Justice minister Yvonne Dausab has expressed disappointment over the public’s non-compliance with Covid-19 rules following the lifting of the state of emergency, warning the nation could face another lockdown if citizens continue to defy health protocols.
She warned tighter lockdown measures could be re-imposed across the country if the public fail to adhere to current restrictions.
Dausab’ s warning follows last week Thursday’s lifting of the state of emergency by President Hage Geingob after it was declared in March to stem the tide of local Covid-19 cases. The pandemic has so far claimed over 900 000 lives across the globe and 113 in Namibia.
Speaking to New Era yesterday, Dausab said that since the lifting of the state of emergency, she noticed that many people have forgotten the virus is still prevalent.
She cautioned Covid-19 will still be prevalent for much longer, particularly because it is transmitted through the movement and interaction of people who do not take the necessary precautions. She added that it is quite unfortunate that Namibians are not maintaining the protocols that will combat, prevent and control the further spread of the virus.
“We are showing that we cannot fight it without self-discipline and this may require government to rethink its approach and make adjustments to its decision to ensure the greater population’s health is protected,” she said, adding that citizens must continue to wear masks when in public, maintain at least one-metre distance from others, sanitise and significantly reduce gatherings or being in crowded places.
“We have a responsibility to protect each other and act in a manner that will have us return to some kind of normality to boost our economy and restore enhanced social activity. Anything that does not look at the bigger picture and the greater impact is selfish,” she added.
Geingob last week also warned that the possibility of a second wave of infections remains very real, noting this is a risk the nation must manage proactively. “We are not out of the woods yet and not by a long shot. Now is the time to exercise maximum personal responsibility and vigilance,” Geingob said in his address to the nation.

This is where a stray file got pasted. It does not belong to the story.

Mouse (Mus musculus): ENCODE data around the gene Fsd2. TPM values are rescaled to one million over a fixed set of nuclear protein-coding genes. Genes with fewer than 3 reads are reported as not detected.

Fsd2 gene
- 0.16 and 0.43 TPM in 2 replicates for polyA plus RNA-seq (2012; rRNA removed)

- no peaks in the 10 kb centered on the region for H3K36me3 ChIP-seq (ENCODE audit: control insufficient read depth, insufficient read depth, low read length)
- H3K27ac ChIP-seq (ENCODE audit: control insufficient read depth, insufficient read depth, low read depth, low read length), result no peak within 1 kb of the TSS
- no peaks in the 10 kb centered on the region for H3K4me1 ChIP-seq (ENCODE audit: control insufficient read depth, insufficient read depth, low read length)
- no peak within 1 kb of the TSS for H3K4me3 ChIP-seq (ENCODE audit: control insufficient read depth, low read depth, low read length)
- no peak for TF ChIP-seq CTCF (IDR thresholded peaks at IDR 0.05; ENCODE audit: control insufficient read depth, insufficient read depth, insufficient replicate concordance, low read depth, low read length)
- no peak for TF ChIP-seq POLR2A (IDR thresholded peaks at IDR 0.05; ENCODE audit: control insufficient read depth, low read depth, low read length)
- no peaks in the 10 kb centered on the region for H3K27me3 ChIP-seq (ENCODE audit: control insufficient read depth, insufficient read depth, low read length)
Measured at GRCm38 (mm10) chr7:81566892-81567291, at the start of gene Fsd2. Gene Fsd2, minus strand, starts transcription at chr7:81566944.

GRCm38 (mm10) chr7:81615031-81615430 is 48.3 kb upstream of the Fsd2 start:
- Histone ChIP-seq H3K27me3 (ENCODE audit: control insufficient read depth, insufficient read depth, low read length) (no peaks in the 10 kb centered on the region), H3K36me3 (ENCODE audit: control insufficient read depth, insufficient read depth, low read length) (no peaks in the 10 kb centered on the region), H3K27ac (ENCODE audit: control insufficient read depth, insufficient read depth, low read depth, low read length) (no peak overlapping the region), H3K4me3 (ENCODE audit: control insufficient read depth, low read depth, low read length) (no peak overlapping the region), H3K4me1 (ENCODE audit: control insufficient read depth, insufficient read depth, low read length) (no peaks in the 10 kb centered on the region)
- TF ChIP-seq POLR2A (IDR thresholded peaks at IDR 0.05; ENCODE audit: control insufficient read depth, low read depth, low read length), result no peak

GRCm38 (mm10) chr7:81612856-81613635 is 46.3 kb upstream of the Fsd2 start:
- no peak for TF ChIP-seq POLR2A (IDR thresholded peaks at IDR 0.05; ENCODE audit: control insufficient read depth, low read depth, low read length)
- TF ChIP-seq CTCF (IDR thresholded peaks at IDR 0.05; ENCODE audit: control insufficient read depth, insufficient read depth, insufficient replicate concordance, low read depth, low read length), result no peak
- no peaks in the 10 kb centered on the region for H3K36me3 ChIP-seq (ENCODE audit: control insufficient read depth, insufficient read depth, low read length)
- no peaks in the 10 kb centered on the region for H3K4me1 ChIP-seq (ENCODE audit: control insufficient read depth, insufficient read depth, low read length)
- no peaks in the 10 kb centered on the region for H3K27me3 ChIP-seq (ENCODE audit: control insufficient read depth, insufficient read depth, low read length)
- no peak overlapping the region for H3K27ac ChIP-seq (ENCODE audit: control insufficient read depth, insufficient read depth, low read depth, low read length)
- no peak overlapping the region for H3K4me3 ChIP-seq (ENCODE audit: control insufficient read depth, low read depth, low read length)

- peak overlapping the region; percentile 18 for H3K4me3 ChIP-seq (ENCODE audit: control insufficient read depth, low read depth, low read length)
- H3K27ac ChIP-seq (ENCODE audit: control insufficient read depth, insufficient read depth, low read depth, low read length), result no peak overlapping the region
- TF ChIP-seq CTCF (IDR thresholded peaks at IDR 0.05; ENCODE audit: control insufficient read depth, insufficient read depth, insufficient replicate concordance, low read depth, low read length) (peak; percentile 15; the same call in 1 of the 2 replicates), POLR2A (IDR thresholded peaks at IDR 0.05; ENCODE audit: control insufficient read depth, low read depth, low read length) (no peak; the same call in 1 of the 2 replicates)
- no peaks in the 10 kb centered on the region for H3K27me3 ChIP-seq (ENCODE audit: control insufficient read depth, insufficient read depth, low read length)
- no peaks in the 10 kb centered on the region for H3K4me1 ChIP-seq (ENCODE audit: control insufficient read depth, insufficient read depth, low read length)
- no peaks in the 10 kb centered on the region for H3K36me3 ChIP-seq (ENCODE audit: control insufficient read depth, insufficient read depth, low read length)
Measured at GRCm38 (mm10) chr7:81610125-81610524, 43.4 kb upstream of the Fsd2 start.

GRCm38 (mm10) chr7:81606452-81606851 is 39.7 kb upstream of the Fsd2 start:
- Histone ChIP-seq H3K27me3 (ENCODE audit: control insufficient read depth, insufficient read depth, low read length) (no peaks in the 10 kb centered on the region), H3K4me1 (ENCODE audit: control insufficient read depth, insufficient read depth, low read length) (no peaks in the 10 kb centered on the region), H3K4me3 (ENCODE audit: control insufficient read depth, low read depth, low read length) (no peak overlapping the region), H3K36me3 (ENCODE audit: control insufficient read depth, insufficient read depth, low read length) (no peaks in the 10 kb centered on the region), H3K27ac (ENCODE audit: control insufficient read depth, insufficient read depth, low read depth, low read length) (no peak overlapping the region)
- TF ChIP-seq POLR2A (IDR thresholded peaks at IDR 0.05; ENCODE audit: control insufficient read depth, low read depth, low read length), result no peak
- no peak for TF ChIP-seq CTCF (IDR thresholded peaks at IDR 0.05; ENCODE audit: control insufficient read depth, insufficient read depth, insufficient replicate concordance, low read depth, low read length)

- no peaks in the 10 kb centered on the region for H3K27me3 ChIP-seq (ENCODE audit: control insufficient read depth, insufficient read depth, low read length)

Meanwhile, a further 10 learners at the Nehale Secondary School in the Oshikoto region have tested positive for Covid-19, regional education director Aletta Eises confirmed yesterday.
Eises said more tests are still being conducted at the school.
In addition to the learners, 19 inmates from the Eenhana police holding cells have also tested positive for the virus.
The 29 are part of the 149 cases announced by health minister Dr Kalumbi Shangula yesterday.
Ohangwena police commander, Commissioner Elizabeth Sibolile could not be reached for comment, but New Era has it on good authority that the cases are from the police holding cells.
The minister in his speech said classes at Nehale were suspended to allow the school premises to be disinfected.
He further related that psychosocial support was given to both the learners and the staff.
In the meantime, the positive cases have been placed in isolation and the contacts have been placed in quarantine for further observation.
“The classes will resume once all public health measures have been completed. We wish to assure the nation that the situation at that particular school does not warrant alarm,” said Shangula.
The minister also expressed dismay on public conduct following the lapsing of the state of emergency on Friday.
“I am disappointed to observe that after the state of emergency lapsed, the public started to behave as if Covid-19 is no more,” Shangula said.
Despite the lapse of the state of emergency, Shangula said Covid-19 is currently being controlled and managed under the Public and Environmental Health Act of 2015.
He added that the Act makes provision for severe sanction for non-compliance with public health measures against infectious disease.
“This Act is already operational. We will however, continue to urge the public to voluntarily comply with the stipulated public health measures in the interest of the broader Namibian public,” Shangula said sternly.
Of the cases reported yesterday, Windhoek recorded the highest number with 75 cases.
In Erongo region, Swakopmund recorded 10, Usakos nine, Walvis Bay five and Omaruru one.
In Ohangwena region, 20 cases were recorded in Eenhana, while 12 cases were recorded in Oshikoto.
Of the 12 cases in Oshikoto, 10 are from Onandjokwe while two are from Tsumeb.
Otjozondjupa recorded seven cases at Otjiwarongo and one in Okahandja.
Oshakati and Rundu each recorded three cases while Gobabis, Katima Mulilo and Opuwo each recorded one case.
Sadly, the country also recorded one more death of Covid-19 in Windhoek bringing the total deaths to 113.
The deceased is a 69-year-old female with known multiple comorbidities.
She presented herself at a local health facility on 26 August 2020 with symptoms consistent with Covid-19.
“The patient was admitted in a severe condition and swabbed for Covid-19. Her condition deteriorated and she passed on the 19th of September 2020. We express our heartfelt condolences to the bereaved families,” said Shangula.
On much a lighter note, the country also recorded 79 new recoveries.
So far, the country has 2 301 active cases of the cumulative confirmed number of 10 526.